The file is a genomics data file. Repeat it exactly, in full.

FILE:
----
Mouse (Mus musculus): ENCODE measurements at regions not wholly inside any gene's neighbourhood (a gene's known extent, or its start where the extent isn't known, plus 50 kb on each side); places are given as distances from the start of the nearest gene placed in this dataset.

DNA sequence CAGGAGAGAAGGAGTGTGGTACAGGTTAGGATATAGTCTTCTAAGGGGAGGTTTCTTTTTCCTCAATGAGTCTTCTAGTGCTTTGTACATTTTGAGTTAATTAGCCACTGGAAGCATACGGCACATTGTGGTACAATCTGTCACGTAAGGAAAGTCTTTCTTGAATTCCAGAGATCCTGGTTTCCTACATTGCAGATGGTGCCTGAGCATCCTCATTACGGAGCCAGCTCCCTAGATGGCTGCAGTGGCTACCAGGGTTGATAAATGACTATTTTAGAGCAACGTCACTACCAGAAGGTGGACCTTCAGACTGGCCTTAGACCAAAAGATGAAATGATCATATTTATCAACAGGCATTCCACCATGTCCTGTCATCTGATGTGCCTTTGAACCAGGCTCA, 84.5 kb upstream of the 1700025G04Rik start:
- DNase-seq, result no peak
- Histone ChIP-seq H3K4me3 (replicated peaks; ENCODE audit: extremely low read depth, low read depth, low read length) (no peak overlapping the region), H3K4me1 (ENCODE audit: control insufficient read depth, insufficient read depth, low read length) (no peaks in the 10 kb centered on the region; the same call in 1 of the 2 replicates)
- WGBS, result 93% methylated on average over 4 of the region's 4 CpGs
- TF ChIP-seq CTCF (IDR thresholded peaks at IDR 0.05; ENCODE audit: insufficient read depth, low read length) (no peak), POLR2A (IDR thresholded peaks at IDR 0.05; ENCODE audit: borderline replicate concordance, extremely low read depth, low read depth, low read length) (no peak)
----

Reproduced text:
Mouse (Mus musculus): ENCODE measurements at regions not wholly inside any gene's neighbourhood (a gene's known extent, or its start where the extent isn't known, plus 50 kb on each side); places are given as distances from the start of the nearest gene placed in this dataset.

DNA sequence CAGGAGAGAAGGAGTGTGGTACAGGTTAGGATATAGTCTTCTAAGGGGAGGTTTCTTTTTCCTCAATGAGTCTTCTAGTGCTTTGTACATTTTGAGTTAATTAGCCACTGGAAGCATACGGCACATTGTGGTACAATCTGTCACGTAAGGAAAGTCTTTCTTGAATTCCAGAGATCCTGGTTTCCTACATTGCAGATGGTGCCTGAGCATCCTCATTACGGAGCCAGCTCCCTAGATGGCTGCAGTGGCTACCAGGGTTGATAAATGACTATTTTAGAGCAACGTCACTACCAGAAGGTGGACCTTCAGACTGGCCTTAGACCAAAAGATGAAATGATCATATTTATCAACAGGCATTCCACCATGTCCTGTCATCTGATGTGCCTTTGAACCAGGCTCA, 84.5 kb upstream of the 1700025G04Rik start:
- DNase-seq, result no peak
- Histone ChIP-seq H3K4me3 (replicated peaks; ENCODE audit: extremely low read depth, low read depth, low read length) (no peak overlapping the region), H3K4me1 (ENCODE audit: control insufficient read depth, insufficient read depth, low read length) (no peaks in the 10 kb centered on the region; the same call in 1 of the 2 replicates)
- WGBS, result 93% methylated on average over 4 of the region's 4 CpGs
- TF ChIP-seq CTCF (IDR thresholded peaks at IDR 0.05; ENCODE audit: insufficient read depth, low read length) (no peak), POLR2A (IDR thresholded peaks at IDR 0.05; ENCODE audit: borderline replicate concordance, extremely low read depth, low read depth, low read length) (no peak)